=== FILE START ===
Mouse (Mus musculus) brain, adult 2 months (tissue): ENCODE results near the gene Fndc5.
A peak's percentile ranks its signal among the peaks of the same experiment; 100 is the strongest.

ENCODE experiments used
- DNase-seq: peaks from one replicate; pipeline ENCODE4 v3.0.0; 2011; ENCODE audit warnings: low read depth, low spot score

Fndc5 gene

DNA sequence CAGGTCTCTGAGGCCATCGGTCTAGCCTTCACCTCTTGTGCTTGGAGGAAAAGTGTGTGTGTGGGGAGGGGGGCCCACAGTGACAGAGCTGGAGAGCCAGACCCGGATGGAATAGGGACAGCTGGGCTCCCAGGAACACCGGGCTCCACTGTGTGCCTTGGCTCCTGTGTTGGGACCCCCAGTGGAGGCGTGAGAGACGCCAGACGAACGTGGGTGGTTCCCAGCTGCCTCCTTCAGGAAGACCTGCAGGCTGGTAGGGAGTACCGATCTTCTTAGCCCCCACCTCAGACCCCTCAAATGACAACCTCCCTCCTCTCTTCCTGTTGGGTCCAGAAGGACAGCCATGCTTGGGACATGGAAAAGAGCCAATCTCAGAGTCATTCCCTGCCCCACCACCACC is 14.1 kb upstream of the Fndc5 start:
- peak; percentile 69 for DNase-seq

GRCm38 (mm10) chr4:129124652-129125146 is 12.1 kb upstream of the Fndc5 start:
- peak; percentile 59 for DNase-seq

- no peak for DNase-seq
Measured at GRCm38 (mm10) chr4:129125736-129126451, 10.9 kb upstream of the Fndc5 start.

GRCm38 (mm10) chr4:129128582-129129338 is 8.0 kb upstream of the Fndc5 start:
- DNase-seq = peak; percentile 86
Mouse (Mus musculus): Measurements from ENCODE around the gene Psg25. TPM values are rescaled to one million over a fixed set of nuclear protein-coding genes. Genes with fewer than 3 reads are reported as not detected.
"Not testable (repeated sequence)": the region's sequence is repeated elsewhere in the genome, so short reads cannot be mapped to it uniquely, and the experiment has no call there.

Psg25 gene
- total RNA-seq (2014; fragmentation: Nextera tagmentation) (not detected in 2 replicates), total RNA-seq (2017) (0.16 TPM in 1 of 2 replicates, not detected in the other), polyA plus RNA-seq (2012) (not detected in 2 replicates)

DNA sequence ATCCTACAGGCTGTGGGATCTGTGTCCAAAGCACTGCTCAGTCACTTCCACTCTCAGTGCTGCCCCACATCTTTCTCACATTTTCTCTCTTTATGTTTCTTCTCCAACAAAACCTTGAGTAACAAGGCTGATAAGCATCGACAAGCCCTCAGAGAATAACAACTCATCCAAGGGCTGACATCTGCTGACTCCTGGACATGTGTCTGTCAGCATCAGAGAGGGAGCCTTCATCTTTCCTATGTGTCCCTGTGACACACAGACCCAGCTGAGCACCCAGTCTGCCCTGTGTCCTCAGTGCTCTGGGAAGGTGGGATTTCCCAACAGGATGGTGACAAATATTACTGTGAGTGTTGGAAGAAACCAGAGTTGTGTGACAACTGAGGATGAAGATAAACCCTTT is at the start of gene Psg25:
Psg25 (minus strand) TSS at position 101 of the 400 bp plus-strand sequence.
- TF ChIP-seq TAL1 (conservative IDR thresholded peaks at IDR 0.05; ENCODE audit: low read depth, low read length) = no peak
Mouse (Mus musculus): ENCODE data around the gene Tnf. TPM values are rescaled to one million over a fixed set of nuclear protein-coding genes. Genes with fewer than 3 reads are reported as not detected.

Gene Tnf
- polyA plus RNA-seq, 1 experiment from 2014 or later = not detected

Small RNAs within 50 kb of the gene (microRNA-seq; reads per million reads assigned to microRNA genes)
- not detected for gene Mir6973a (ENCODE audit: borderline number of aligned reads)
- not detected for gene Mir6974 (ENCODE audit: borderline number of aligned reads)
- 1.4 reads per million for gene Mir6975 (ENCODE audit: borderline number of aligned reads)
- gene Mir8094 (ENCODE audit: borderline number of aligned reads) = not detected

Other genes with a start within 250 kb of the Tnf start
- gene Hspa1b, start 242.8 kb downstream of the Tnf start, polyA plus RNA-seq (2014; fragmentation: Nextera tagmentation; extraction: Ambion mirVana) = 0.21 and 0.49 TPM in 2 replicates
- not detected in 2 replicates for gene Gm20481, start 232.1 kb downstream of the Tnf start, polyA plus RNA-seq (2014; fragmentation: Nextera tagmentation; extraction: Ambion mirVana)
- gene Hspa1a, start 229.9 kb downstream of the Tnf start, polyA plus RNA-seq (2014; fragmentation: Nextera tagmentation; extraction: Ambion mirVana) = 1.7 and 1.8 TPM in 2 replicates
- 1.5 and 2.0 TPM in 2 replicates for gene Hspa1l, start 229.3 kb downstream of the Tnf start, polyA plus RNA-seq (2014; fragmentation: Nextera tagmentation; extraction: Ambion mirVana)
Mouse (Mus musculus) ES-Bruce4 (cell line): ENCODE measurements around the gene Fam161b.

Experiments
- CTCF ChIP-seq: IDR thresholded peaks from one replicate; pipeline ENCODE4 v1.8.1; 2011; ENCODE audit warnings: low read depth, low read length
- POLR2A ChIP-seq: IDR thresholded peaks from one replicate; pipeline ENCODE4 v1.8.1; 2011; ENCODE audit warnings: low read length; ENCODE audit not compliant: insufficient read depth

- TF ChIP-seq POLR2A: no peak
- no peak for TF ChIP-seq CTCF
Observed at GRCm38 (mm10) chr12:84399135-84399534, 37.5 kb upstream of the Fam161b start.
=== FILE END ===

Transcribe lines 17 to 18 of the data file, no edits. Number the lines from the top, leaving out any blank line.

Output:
- total RNA-seq (2014; fragmentation: Nextera tagmentation) (not detected in 2 replicates), total RNA-seq (2017) (0.16 TPM in 1 of 2 replicates, not detected in the other), polyA plus RNA-seq (2012) (not detected in 2 replicates)

DNA sequence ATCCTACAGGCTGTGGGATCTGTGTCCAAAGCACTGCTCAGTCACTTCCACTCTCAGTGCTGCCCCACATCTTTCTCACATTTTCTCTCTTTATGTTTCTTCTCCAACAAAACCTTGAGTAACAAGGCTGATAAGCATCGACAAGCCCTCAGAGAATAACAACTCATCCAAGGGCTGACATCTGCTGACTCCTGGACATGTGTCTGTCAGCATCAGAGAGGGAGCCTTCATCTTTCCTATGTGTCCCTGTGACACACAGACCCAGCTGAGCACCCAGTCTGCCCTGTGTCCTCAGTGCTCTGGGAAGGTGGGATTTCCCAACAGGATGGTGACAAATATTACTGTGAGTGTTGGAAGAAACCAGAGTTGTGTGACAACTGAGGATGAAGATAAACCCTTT is at the start of gene Psg25: